Why does being able to balance on one leg matter? Poor balance is the leading cause of falling which is the second most common cause of accidental deaths after traffic accidents. And the frightening news is that each successive generation of humans is getting worse at physical balance. ABC radio host Julie Clift and I discuss why balance matters and what we can do to improve it.
Julie: Recently you mentioned that it’s better to exercise outdoors than indoors. Why? Is it because we’re getting vitamin D from sun exposure or is there more to the story?
There’s definitely more to the story. Not only does spending time in nature reduce stress and strengthen our immune system, even jogging on city pavements confers added benefits when compared to running on a treadmill. Exercising outdoors improves our balance much more than exercising indoors. That’s because we’re negotiating uneven surfaces and we have to pay more attention to our surroundings so that we don’t run into something. A strong wind and preoccupied pedestrians also challenge our balance. And poor balance is an underrated threat to our physical and mental health.
Julie: Why is that?
Poor balance leads to an increased risk of falls, and falls are the second most frequent cause of accidental deaths after traffic accidents. The scary thing is that humans are getting worse at physical balance with each successive generation because we are not moving our muscles enough. Between 1990 and 2017 the number of deadly falls around the world nearly doubled.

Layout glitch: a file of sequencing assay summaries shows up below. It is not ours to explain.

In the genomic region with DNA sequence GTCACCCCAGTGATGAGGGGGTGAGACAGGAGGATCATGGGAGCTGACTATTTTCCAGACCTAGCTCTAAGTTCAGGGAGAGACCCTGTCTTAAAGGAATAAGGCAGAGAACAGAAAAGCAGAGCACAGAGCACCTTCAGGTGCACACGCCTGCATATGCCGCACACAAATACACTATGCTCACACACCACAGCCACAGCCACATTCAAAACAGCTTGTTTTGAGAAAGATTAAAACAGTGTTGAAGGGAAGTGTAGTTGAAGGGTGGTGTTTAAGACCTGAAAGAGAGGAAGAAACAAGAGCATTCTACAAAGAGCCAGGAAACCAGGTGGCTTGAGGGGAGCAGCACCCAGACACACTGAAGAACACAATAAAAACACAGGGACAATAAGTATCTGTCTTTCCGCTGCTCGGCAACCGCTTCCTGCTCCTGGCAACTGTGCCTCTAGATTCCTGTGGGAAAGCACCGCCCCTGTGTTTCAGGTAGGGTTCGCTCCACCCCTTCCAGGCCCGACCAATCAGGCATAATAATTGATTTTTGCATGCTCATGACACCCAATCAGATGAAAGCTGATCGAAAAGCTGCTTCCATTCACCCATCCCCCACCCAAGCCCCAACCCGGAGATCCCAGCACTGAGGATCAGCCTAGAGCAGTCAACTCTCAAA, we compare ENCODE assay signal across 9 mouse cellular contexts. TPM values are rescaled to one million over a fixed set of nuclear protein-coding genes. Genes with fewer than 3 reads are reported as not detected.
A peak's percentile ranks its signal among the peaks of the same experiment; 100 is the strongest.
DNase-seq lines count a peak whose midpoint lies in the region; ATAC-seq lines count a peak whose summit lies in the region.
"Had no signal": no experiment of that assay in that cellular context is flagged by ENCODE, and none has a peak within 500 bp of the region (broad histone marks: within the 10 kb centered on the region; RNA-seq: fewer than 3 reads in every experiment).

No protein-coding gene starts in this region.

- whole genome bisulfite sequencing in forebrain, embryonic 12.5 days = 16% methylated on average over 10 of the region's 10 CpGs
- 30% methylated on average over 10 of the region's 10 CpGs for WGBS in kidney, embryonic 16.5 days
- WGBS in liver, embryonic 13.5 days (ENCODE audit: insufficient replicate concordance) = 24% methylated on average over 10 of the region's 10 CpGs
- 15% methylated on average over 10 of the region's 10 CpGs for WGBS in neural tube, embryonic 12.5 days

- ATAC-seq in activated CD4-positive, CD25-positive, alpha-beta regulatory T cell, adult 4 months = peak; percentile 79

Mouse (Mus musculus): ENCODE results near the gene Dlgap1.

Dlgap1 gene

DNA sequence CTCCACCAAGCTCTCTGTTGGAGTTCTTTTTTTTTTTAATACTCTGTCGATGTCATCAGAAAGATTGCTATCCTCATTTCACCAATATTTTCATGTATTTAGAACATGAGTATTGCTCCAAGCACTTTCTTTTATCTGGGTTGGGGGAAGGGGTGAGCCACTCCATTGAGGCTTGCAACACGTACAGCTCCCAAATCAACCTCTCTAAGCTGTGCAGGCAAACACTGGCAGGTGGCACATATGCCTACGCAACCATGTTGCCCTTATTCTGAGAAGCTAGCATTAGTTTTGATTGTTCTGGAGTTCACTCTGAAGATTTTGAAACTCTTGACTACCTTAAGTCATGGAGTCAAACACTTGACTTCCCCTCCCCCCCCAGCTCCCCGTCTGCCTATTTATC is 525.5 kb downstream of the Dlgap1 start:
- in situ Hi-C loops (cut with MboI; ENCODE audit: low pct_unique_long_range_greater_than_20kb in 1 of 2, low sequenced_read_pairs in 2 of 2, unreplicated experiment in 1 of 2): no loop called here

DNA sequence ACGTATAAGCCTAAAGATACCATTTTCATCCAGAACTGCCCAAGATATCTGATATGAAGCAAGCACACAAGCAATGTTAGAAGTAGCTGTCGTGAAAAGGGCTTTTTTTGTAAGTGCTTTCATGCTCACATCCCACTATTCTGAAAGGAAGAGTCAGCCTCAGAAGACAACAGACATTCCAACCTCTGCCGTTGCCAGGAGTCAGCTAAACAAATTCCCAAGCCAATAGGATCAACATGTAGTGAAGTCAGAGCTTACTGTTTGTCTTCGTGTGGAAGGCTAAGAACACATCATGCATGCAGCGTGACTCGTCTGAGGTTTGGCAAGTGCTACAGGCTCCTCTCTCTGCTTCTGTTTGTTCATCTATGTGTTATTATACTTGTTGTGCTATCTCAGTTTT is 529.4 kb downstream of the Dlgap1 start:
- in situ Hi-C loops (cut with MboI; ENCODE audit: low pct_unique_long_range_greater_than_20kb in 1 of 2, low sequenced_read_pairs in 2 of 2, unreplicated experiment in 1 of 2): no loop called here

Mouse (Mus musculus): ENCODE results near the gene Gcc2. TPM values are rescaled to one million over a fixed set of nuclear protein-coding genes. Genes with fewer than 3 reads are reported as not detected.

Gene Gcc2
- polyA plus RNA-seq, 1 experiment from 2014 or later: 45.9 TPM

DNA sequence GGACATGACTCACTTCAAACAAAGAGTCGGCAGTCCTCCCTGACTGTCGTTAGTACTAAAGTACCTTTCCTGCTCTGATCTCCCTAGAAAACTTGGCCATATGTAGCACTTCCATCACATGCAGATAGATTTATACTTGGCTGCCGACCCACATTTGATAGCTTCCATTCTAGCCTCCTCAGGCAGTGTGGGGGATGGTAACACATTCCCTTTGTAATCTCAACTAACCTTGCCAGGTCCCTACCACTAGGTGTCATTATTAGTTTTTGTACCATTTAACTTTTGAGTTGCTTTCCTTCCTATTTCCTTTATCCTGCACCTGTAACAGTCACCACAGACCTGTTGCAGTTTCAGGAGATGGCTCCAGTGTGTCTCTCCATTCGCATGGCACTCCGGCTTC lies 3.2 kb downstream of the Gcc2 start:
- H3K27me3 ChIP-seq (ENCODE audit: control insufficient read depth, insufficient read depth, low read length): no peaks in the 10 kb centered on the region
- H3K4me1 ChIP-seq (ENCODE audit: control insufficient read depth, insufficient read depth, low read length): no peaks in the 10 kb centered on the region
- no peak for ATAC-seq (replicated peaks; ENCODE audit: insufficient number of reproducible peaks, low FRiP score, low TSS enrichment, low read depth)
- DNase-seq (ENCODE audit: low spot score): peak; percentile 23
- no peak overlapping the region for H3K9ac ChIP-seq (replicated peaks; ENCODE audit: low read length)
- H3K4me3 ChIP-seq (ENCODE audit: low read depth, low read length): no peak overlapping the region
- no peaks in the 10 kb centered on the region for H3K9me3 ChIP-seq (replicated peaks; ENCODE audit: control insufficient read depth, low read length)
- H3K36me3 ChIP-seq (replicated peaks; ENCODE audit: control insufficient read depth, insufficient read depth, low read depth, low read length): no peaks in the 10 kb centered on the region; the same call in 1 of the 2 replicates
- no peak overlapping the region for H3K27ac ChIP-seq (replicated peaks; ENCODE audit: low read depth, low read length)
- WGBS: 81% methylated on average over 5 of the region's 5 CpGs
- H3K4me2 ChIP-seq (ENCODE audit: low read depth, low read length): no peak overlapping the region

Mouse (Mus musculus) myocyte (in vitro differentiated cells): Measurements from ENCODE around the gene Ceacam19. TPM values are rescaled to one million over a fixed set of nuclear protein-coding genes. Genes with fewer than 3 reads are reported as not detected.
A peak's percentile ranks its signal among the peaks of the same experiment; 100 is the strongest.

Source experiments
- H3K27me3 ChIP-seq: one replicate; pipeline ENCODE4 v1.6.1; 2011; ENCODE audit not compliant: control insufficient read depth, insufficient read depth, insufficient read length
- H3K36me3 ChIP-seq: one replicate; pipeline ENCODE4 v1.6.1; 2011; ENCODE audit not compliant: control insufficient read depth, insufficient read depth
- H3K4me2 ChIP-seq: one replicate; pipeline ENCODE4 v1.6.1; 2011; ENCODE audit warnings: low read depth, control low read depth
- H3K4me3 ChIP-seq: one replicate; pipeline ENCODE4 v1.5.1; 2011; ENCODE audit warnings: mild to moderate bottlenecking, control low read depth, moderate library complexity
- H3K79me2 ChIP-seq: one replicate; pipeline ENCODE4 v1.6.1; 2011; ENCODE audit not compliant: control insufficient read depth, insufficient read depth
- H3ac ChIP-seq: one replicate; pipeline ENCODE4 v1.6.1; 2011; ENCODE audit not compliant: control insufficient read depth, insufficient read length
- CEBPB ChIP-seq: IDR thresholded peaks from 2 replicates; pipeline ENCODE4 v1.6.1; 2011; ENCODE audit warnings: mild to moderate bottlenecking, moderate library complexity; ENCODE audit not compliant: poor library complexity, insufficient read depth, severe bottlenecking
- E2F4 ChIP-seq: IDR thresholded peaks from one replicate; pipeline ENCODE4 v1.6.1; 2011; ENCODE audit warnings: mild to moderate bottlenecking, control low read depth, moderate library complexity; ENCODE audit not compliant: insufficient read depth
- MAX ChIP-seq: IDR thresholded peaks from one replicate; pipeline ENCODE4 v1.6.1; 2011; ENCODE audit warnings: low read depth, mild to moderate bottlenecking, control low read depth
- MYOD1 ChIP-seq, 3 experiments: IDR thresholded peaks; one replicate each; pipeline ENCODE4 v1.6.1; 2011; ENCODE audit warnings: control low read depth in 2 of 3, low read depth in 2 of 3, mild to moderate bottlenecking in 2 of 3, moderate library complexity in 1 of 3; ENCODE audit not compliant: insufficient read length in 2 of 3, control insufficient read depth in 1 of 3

The other contributor to poor balance is sitting for too many hours. So stand up for two minutes every half hour and have a stretch — or read this Health-e-Byte while standing!
Julie: What’s the link between balance and mental health?
Depression, anxiety and schizophrenia worsen our balance because they affect our posture and change the way we walk. Even though these changes are subtle, they are enough to make us less steady on our feet and increase the risk of falling. The reason for this is that a region of the brain called the cerebellum plays a role in both controlling movement and fine-tuning our thoughts and emotions. Many doctors advocate that improving physical balance may also improve mental health because we’re strengthening a part of the brain involved in both balance and emotional regulation.
Julie: I like it — improve your balance to improve your mental health. So do you have any health hacks for improving our balance?
- Practise standing on one leg with your eyes closed for at least 30 seconds. Try that for a Christmas party trick!
- Pick up a pen or marble between your toes
- Go barefoot whenever you’re at home
- Go barefoot outdoors if it’s safe — watch out for prickly weeds!
- Walk heel to toe along a line on the floor
- Rock back and forward between your heels and toes to strengthen your foot muscles
- Do calf raises – three sets of 10 throughout the day
- The UK National Health Service recommends practising walking sideways, crossing your feet as you do so
- Tai chi – especially outdoors
- Balance on beams or logs
- Slalom walks on stable and uneven surfaces
- Practise standing on a wobble board
Working on balance is especially important for women after menopause and people who have Parkinson’s disease. Knowing you have better balance reduces the fear of falling which actually reduces falling!
A WORD OF WARNING
If you’re exerting effort trying to balance — eg on a beam or standing on one leg — you’ll do worse if you simultaneously try to do cognitive tasks like mental arithmetic. Conversely, if you’re asked to do something mentally challenging, it’s harder to balance at the same time.
Please forward this Health-e-Byte to anyone who needs to improve their balance or their mental health.